The things most needed from the technology standpoint, to me, would be an effective and inexpensive vaccine and a test that is accurate early on, easy to do, and gives results quickly. Sooner treatment is cheaper and more effective than later but can only be done if the disease is diagnosed early. Later requires more extensive, and expensive, treatments, though they can be very effective even then though expensive in money, equipment, and number of trained people per patient.

Tucanae Services said...

Care to comment on this --

I am just surprised that it is not their insurance companies preventing this.

gamegetter II said...

It seems that in order for treatment in W. Africa to be effective,those infected would need to seek care sooner,and those providing the care need much,much better facilities in which to provide that care.
The U.S. patients all had aggressive IV fluids,and either experimental drugs or blood from an ebola survivor to help them beat the virus.

From what I can see,the only way those who get infected in W. Africa have a chance is if better facilities are built,and they can get IV fluids,blood from Ebola survivors,and maybe the experimental drugs.
otherwise,they will contiue to die at the same rate-or worse.

Anonymous said...

Since you're answering a question - How 'bout another?

I have been curious about something. Let's say you contract Ebola, get all the way into the latter stages - lots of bleeding, etc - but receive heroic treatment and recover. What kind of long term issues are you dealing with? I'm picturing extensive organ damage and such.

geoffb said...

That indeed would be good to know. The most that seems to be said is like this: "The patient ultimately recovered, with all laboratory values, including liver-enzyme levels, within the normal range, and he was able to return to his family in Senegal without assistance."

Aesop said...


I covered that entire article yesterday:

So far, there have been too few cases for this to be an issue.
(Not to mention Duncan was uninsured, and his care tab got picked up by the citizens of TX, whether they wanted to pay or not.)

But in a bigger outbreak, insurance companies will probably try to pull something. The question is whether they can elect not to cover Ebola.

IANAL, but it would be tough to pencil it out.

What they'll likely do instead is cap the care, and when you hit your limit, your card is maxxed out, and you're done. At that point hospitals will probably eat the cost, and take what they get, just like in every other case, and pass the costs on to everyone. That's how you get a bill for an $80 Tylenol.

They already do this on the front end by making the patient liable for the first 10/15/20%.
But when you're sick with a life-threatening disease, you aren't going to care about the bill you might owe if you survive.

Aesop said...

@Anon 2:34

Your body recovers.
Bear in mind that you recycle yourself every month, internally.
The machine rebuilds itself, and if lab values are normal, function is restored.

I don't think there have been enough long-term survivors to follow for 10/20/30 years down the road.

Again, this is a <40 y.o. disease, most of the infectees of which live on a continent where the median life expectancy is in the mid-50s.

So it's yet another gaping hole in the universe of things regarding Ebola about which medical science doesn't know a helluva lot.

Ex-Dissident said...

Aesop, you gave a well thought out answer in your post and essentially I agree with almost all of your talking points, but I am going to disagree with your answer. The question was whether dialysis and ventilation make much of a difference in the outcome for someone infected with Ebola. My answer is simple - yes. If you need dialysis and intubation and you don't receive such support, you die. If you live, it is only because you have received such care while your body took the extra time to fight off the infection with Ebola. This is what occurred in the case of the patient treated in Germany, who eventually was able to leave the hospital.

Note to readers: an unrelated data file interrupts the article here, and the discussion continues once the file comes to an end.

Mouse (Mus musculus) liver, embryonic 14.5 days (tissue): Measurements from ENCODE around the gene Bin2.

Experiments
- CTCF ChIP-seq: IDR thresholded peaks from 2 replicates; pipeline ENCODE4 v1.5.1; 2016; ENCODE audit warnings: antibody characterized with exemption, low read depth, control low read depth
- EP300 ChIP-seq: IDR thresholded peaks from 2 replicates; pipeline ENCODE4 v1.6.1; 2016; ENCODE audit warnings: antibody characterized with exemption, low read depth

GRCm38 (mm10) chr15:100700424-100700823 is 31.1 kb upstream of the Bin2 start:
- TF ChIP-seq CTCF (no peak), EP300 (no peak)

The other part of the question that inspired your post is something everyone must decide individually - Should I go through all this, if I don't stand much of a chance? This is where I am in complete agreement with your post, in that we don't have the studies to say how much more likely is someone to survive if they are that far gone and receive such advanced life support measures. Obviously in some it has made the difference, and how long a shot it is no one knows. However, everyone has a different answer for what sort of odds they are willing to gamble with.

Finally like you said in your post, if we ever get to the point of having enough people infected to perform such a study, we will be in a different and far worse situation. By then, that choice may no longer be up to the sick individual. At that point, the country will need to decide whether we abandon everyone else in the hospital and care for those infected with Ebola, or whether we don't spend the money we don't have on providing these patients with advanced life support.

Aesop said...

Actually, I didn't address whether or not intubation or dialysis per se are effective and therefore rational care, because of the utter dearth of examples either way making any conclusion unsupportable.

That being the case, I'd err on the patient's side in every case.

Were I either the patient or the caregiver, and providing either or both was both an available option, and medically indicated, I'd do it, and/or want them done for me.

As clinicians, we know that the only time the ethical rules change is when we're confronted by vastly more patients than we can deal with, like the first paramedic on scene at a train or airplane crash.

Stopping to "do everything" with the first critical patient we find may result in them dying anyway, but tying ourselves up in futile care may cost 20 other salvageable people their lives too.

No one wants to be that guy in that situation (I sure don't), so until the water gets up to our necks, there shouldn't be any reason to jump to that protocol early.

Ex-Dissident said...

Then, I am in complete agreement with you.

Anonymous said...